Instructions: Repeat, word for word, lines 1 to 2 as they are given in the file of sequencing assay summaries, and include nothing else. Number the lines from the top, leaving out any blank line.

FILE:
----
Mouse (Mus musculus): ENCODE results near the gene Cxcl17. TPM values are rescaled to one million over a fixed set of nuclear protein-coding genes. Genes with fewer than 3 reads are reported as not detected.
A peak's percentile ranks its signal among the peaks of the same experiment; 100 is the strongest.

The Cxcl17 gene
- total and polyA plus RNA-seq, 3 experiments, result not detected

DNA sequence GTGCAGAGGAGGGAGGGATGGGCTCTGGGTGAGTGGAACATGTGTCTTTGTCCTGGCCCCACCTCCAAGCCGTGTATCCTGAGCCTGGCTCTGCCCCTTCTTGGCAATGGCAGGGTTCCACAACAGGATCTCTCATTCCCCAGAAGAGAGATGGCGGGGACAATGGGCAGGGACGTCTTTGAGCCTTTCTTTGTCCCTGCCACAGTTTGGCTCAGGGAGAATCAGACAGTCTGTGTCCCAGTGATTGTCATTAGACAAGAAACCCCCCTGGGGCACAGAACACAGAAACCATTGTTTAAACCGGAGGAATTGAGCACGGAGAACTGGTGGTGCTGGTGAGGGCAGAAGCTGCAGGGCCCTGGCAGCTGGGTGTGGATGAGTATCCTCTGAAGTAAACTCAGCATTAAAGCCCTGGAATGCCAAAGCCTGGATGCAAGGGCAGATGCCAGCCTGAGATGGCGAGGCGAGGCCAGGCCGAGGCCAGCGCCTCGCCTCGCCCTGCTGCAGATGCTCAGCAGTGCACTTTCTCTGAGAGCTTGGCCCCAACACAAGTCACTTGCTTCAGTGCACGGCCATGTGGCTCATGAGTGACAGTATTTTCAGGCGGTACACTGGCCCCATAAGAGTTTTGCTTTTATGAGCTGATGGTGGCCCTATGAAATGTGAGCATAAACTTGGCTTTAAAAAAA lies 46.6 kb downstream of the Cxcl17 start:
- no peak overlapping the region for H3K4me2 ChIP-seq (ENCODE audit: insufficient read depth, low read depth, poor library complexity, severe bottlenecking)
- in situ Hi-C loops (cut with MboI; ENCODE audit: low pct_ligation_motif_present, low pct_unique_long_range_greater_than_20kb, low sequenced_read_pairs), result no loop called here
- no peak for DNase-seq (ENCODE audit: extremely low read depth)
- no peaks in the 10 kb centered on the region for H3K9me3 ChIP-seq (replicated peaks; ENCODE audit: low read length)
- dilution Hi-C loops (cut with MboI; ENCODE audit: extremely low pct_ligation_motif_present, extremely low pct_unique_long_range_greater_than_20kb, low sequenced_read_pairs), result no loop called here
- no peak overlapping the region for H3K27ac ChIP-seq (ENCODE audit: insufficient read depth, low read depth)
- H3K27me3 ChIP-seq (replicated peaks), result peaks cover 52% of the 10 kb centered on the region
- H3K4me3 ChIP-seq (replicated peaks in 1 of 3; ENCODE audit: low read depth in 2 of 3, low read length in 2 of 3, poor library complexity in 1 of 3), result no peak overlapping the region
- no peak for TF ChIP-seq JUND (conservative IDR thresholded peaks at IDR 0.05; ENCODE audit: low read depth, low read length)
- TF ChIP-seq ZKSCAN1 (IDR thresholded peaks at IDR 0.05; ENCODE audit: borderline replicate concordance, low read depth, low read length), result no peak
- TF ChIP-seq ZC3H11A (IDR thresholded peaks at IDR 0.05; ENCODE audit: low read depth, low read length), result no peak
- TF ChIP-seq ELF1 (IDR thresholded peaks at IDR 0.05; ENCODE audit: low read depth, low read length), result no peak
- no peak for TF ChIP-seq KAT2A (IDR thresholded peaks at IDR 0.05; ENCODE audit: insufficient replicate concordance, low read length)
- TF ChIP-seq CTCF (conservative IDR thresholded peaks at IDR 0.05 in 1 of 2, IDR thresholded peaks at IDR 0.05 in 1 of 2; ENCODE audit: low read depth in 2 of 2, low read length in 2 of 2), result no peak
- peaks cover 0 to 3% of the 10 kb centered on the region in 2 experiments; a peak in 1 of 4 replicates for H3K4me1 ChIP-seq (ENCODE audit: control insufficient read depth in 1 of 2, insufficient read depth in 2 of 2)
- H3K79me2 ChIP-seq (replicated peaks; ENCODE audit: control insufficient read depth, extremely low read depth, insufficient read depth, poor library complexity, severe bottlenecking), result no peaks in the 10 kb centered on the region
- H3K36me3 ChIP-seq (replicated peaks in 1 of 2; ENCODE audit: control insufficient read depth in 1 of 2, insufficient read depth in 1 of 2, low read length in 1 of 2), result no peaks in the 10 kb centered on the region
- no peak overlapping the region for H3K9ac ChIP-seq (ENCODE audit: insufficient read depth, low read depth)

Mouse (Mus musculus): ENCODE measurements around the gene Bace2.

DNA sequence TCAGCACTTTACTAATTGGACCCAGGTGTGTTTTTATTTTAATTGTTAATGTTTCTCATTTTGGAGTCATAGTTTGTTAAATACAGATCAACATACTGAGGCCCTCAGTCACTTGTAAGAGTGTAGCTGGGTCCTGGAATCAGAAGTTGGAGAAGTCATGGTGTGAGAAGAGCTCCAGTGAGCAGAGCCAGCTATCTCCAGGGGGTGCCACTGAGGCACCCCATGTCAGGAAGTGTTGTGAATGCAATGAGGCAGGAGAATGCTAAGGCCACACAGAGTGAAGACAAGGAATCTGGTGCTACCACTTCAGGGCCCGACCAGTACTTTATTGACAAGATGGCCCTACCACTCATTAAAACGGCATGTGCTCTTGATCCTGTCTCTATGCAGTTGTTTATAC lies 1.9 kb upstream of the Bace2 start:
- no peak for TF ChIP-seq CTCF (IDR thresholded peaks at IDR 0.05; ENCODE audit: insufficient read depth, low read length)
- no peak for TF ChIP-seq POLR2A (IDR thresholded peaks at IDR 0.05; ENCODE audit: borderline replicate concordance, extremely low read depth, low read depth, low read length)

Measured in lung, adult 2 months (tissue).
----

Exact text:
Mouse (Mus musculus): ENCODE results near the gene Cxcl17. TPM values are rescaled to one million over a fixed set of nuclear protein-coding genes. Genes with fewer than 3 reads are reported as not detected.
A peak's percentile ranks its signal among the peaks of the same experiment; 100 is the strongest.